Where's your April?

 

Copyright MMXIII - Liz Weber, CMC, CSP - Weber Business Services, LLC – www.WBSLLC.com +1.717.597.8890

Liz supports clients with strategic and succession planning, as well as leadership training and executive coaching. Learn more about Liz on LinkedIn!

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Posted by Liz Weber CMC on August 27, 2013 in Sales, Marketing & Customer Service and tagged , , ,

 

Are you Valuable or Valued?

Are you Valuable or Valued?

We've heard over and over "Add value for your customers!" But what does that mean?

According to Webster's Dictionary, VALUE means "Monetary or material worth". Therefore, "Add value for your customers" must mean we have to add some thing (product, service, or other benefit) that adds tangible monetary or material gain for our customers. How do we do that? We need to find out what is valuable - and not merely valued - by our customers.

There's a big difference between providing something that is valuable and something that is valued. Again, according to Webster's Dictionary, VALUABLE means "1. Of high monetary or material value 2. Of great importance, utility, or service". VALUED, on the other hand, means "Highly esteemed". Both terms are impressive. However valuable products, services, and information are what keep customers coming back to you time and again. Valuable items create some type of monetary or material gain for your customers; whereas, a "valued" item is appreciated by your customers, but may not be important enough to them to pay for it. That's the distinction. Do you want to get paid for what you add or do you just want to be appreciated?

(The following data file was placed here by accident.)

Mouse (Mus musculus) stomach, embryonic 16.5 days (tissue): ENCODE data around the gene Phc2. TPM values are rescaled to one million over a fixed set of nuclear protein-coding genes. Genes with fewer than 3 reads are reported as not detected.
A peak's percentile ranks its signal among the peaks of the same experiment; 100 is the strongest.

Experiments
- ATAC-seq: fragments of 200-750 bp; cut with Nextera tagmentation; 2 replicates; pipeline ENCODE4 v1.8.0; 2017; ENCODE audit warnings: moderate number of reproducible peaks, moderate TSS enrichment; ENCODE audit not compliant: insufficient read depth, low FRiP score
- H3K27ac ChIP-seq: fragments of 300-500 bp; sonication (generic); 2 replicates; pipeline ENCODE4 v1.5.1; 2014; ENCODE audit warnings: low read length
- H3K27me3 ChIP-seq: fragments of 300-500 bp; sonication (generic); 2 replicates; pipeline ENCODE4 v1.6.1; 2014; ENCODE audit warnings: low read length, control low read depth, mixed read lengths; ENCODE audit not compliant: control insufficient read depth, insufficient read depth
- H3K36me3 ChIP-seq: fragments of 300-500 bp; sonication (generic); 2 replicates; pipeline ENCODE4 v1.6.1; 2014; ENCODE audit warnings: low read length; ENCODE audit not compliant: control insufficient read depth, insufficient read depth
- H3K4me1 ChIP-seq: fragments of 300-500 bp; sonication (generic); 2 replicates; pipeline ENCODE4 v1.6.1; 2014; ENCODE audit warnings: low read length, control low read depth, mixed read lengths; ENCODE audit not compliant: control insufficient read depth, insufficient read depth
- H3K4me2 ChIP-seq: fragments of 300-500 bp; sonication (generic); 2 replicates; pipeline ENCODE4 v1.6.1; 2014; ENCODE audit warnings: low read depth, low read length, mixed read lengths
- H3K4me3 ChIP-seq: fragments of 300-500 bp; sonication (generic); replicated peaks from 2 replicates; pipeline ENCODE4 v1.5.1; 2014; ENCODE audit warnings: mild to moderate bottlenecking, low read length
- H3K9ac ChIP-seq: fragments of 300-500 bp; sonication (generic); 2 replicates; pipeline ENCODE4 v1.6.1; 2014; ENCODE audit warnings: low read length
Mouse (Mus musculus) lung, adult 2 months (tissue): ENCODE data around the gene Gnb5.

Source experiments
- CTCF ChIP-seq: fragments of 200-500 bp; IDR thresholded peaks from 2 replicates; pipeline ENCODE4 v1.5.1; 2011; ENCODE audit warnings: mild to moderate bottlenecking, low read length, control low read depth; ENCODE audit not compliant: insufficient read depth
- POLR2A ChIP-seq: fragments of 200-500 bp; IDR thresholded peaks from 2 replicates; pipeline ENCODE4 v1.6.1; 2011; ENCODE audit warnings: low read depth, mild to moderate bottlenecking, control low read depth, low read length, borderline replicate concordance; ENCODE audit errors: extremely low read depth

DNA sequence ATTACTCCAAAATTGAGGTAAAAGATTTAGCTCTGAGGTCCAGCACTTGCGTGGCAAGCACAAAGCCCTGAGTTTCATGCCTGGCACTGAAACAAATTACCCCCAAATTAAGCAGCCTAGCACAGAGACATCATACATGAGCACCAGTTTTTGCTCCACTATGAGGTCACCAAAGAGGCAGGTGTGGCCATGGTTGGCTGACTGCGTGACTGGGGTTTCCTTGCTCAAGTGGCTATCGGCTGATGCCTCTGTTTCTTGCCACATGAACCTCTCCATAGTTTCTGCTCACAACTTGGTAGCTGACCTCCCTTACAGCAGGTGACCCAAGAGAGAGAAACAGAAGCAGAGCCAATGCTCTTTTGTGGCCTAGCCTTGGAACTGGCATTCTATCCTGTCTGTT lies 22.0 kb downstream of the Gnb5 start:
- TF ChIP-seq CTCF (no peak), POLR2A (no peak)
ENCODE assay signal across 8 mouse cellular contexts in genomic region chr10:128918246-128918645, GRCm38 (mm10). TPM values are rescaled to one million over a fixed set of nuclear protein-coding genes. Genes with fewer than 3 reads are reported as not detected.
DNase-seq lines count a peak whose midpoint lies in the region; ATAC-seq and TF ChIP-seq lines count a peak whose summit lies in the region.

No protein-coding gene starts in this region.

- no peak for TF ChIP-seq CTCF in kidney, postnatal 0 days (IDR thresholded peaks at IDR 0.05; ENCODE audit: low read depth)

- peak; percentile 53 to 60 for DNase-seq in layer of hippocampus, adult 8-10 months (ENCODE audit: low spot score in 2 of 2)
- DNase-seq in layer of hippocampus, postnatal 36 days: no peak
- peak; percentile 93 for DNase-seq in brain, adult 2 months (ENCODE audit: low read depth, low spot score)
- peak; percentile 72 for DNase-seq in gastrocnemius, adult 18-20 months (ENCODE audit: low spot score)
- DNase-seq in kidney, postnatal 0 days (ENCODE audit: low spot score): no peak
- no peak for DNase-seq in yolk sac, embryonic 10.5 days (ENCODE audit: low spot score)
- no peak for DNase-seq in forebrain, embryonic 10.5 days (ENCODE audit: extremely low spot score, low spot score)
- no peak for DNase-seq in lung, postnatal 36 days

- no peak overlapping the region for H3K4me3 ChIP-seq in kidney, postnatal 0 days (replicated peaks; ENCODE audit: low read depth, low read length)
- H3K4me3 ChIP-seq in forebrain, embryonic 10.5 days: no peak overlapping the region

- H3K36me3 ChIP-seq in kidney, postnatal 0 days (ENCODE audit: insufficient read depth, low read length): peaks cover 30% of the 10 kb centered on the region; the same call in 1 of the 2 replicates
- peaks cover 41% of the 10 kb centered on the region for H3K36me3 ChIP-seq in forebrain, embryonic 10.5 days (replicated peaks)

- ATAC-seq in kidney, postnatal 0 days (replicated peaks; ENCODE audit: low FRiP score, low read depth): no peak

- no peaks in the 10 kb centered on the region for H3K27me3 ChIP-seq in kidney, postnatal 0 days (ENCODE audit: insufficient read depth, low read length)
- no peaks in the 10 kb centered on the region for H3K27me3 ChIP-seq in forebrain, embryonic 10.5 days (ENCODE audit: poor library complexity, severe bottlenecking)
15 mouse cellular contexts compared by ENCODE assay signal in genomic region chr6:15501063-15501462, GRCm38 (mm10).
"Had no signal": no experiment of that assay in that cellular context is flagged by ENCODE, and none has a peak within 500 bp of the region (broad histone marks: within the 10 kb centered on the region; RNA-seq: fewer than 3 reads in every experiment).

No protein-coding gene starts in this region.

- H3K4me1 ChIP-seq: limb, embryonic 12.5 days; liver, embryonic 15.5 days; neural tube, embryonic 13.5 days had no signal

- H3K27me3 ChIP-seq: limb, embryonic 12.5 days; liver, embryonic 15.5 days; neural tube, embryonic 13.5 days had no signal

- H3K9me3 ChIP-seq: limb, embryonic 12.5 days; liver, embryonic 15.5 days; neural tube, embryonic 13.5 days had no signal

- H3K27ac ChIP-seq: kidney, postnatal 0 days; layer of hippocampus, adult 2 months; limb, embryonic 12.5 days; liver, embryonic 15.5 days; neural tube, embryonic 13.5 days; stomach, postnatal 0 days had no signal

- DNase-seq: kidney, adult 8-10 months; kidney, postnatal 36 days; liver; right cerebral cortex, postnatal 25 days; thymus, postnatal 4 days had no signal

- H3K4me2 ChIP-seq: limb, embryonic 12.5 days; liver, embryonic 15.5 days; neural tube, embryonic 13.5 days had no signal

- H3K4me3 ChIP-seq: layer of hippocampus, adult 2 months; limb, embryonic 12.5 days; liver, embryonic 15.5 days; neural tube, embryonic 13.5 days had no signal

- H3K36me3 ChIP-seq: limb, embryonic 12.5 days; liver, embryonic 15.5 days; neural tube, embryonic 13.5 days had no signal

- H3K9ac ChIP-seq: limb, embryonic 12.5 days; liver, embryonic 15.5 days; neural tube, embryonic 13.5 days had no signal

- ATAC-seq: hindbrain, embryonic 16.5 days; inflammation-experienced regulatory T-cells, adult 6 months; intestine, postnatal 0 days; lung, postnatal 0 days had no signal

To determine how valuable your products, services, and information are to your customers, ask them. What elements of your service do they find valuable? What aspects make their jobs easier, less time-consuming, or more profitable? What would make their jobs even easier, less time-consuming, or more profitable? What do you provide they like, but don't really need? What do they find wasteful or unnecessary? How does the value of your products or services compare to others?

Ask your customers for the answers. They'll tell you. Then you'll know how to add value, because you'll know what is valuable.

 

Copyright MMIII - Liz Weber, CMC, CSP - Weber Business Services, LLC – www.WBSLLC.com +1.717.597.8890

Liz supports clients with strategic and succession planning, as well as leadership training and executive coaching. Learn more about Liz on LinkedIn!

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Posted by Liz Weber CMC on April 9, 2013 in Sales, Marketing & Customer Service and tagged , , ,